Belgium - Country Commercial Guide
ICT Services

This is a best prospect industry sector for this country. Includes a market overview and trade data.

Last published date: 2021-11-11


The 2020 Pandemic has undoubtedly impacted the Belgian ICT market, but official statistics have not yet been made available for assessment.  Unofficial numbers suggest a significant jump in security services, eCommerce related software solutions, teleworking solutions, and online videoconference services.

Belgium, nevertheless, has a vibrant ICT market.  According to the Digital Economy & Society Index (DESI) that ranks European Union member states on digital performance and competitiveness, in 2019 Belgium ranked eighth overall out of 28 countries in terms of digital economy development.  The ranking takes into account digital public services, connectivity, integration of digital technology, use of internet, and human capital.  Belgium’s total ICT market size in 2019 was assessed at $14.4 billion, employing some 70,000 people - 45,000 in hardware, services, and software; 15,000 in operations and maintenance; and 10,000 with telecom operators.

Belgium’s ICT market is bolstered by a solid DSL telecom infrastructure developed by the majority state-owned operator, Proximus, and a pervasive co-axial cable infrastructure (particularly in Flanders) developed by the regions and communities.  Effectively 100% of households have access to the internet.  Some 78% of users have broadband subscriptions at 30 Mbps or greater.   With three mobile operators — Proximus, Orange, and Telenet — 4G has reached 92% penetration countrywide.  Proximus and Orange are working on 4.5G and 5G infrastructure to be rolled out in 2022.  Proximus is exploring the roll out of Fiber-To-The-Home.  Fiber-To-The-Curb is already pervasive.  

Belgian has a strong political will to develop ICT and is pursuing a “Digital Belgium” Agenda that includes plans for faster connectivity, next generation mobile data, and digital skills.  Furthermore, various cities are implementing Smart Cities development programs, with Antwerp being at the forefront and acting as a “living lab” for other regions and European countries.

Although in the past the Belgian government had lagged in providing online public services, it is catching up and now offers tax filings online.  In addition, the Belgian government is updating its electronic procurement structure and public tenders can now be submitted online.  It is expecting to soon launch its completed online-procurement system for purchasing goods from approved suppliers.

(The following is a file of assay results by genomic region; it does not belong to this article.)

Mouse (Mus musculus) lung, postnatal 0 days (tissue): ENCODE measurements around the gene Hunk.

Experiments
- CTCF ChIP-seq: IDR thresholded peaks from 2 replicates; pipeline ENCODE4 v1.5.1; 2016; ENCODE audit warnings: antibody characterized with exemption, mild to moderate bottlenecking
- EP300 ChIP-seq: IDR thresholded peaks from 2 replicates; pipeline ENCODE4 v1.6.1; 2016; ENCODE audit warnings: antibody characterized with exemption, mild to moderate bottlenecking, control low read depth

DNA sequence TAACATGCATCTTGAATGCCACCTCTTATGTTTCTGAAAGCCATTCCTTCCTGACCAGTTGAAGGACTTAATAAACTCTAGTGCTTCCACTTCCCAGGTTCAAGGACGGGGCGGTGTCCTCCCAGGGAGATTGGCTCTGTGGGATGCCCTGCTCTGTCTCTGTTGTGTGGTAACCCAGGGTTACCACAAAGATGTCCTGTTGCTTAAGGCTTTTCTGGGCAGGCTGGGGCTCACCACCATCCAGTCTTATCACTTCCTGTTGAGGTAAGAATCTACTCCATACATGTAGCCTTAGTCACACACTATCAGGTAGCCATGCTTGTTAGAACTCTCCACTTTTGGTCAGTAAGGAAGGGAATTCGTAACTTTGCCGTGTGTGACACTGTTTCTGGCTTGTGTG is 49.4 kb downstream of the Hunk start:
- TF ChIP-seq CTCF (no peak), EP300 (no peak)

Belgians are eager internet users and readily participate in eCommerce.  Sixty-five percent of internet users listen to music, play games and watch videos online, ranking 3rd in the EU.  In 2020, 82% of Belgians used the internet at least once a week, with 54% of Belgians accessing the internet via a mobile device.  The latter is well above the EU average of 51%. 

The most widespread internet activity is banking, with 73% of Belgians performing their banking transactions online.  Sixty-four percent of Belgian consumers have purchased goods or services online, trailing only Denmark, the Netherlands and Sweden’s 70%. 

Over the past five years, e-commerce in Belgium has skyrocketed.  In 2019, consumers spent a record $11.4 billion online with Flanders spending $6 billion online to Wallonia’s $5.2 billion.  Overall, this represents 27% growth over the previous year.

Currently there are 48,181 webshops/merchants in Belgium (end of 2020) representing an increase of 65%. Compare this to +21% in 2019 with a total of 29,231 webshops and +18% in 2018 with a total of 24,254 webshops.  Mostly micro (< 100,000 Euro revenue) and small (100,000-1,000,000 Euro revenue) merchants.

Demand for e-commerce platform services is strong, particularly since the pandemic of 2020.  However, the need to tailor offerings according to local laws, culture, and in two languages (French and Dutch), combined with a small population, make Belgium a somewhat more difficult market for those entering the EU market via the e-commerce segment.  On the other hand, there is cross border opportunity.  Dutch and French eCommerce platforms have had respectively limited success in the Dutch-speaking northern part of the country and French-speaking southern part of the country.

Belgium’s ICT labor supply is seriously lagging.  It has a low output of graduates in Science, Technology, Engineering and Mathematics (STEM) disciplines.  Shortages in these fields could become a major barrier to growth and innovation, with scarcities already emerging for certain functions including shortages of qualified ICT experts such as application developers. 

Internet security is also lagging in Belgium.  In a ranking compiled by Rapid7, an internet security company, Belgium has the least secure networks among the 50 sample countries surveyed.  Polled Belgian SME companies with no CIO report ‘being of little interest to cyber-criminals’ and ‘having no valuable information needing to be secured’ as reasons for their lack of initiative securing their networks.  This position is slowly changing as awareness develops and global cyber criminality attacks, such as WannaCry, expand.

Source: World Integrated Trade Solutions and the European Commission’s Digital Economy & Society Index  (Information and communication technology (ICT) refers to both different types of communications networks and the technologies used in them.  The ICT sector combines manufacturing and services industries whose products primarily fulfil or enable the function of information processing and communication by electronic means, including transmission and display.)

Leading Sub-Sectors

Best prospects include:

  • Unified security management and software
  • Consulting services
  • Cloud securing services
  • eCommerce enabling turnkey solutions.

Smart Cities initiatives in Belgium


Upcoming trade shows